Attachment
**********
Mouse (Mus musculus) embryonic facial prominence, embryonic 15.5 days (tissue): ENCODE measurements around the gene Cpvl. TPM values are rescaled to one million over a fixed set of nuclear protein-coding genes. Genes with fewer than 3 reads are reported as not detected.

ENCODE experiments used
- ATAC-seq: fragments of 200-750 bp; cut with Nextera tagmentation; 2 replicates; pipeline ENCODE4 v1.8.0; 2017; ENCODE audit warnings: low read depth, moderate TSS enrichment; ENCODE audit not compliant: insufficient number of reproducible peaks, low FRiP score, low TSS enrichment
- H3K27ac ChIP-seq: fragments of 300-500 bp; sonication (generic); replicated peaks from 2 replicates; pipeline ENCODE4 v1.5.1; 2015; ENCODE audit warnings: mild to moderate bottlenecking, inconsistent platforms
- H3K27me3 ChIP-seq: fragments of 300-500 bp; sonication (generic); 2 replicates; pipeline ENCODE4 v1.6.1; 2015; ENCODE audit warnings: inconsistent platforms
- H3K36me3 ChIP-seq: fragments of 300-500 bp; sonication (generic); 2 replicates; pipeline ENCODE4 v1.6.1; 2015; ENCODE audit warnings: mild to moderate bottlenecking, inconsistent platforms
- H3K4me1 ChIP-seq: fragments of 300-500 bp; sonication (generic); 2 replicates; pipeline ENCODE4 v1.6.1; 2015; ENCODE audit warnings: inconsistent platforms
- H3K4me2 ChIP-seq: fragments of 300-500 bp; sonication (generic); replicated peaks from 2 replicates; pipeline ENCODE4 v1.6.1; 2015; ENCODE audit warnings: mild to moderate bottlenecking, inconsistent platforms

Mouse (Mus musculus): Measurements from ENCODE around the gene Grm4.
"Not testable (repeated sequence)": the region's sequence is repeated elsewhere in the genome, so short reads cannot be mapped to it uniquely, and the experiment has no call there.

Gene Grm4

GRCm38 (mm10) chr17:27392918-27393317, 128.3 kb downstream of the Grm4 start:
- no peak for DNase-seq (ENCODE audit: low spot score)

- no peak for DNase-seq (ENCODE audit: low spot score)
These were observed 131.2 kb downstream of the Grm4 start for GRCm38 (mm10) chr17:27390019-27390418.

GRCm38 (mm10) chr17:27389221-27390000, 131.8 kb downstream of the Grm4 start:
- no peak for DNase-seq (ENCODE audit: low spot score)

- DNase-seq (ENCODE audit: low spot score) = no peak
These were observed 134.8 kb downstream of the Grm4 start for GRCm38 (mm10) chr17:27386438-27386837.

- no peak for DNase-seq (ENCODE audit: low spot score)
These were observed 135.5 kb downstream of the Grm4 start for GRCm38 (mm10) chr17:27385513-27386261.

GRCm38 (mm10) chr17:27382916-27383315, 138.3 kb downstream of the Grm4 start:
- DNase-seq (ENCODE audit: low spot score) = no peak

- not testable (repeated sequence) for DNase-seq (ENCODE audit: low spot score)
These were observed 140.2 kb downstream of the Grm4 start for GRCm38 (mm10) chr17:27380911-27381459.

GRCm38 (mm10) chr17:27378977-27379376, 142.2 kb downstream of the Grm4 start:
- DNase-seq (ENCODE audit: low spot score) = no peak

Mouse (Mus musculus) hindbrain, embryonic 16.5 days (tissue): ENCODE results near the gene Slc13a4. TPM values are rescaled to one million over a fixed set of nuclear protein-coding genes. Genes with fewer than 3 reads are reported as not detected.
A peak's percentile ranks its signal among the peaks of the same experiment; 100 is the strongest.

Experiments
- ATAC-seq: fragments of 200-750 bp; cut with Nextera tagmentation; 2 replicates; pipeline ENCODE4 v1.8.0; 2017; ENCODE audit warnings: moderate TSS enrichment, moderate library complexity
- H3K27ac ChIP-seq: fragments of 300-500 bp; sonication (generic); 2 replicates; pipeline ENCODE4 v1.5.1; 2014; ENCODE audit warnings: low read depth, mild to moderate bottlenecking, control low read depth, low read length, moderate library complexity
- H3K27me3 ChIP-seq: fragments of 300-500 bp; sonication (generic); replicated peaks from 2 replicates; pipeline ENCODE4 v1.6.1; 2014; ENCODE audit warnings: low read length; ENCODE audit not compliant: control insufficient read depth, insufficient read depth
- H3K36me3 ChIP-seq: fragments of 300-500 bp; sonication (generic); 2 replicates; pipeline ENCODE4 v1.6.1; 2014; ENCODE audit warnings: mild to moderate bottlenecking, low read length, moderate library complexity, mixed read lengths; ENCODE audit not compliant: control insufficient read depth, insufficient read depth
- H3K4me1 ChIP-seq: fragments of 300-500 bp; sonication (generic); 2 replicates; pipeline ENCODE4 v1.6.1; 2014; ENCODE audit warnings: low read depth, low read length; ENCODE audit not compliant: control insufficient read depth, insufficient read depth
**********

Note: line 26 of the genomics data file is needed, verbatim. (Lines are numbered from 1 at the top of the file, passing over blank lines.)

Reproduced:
GRCm38 (mm10) chr17:27378977-27379376, 142.2 kb downstream of the Grm4 start: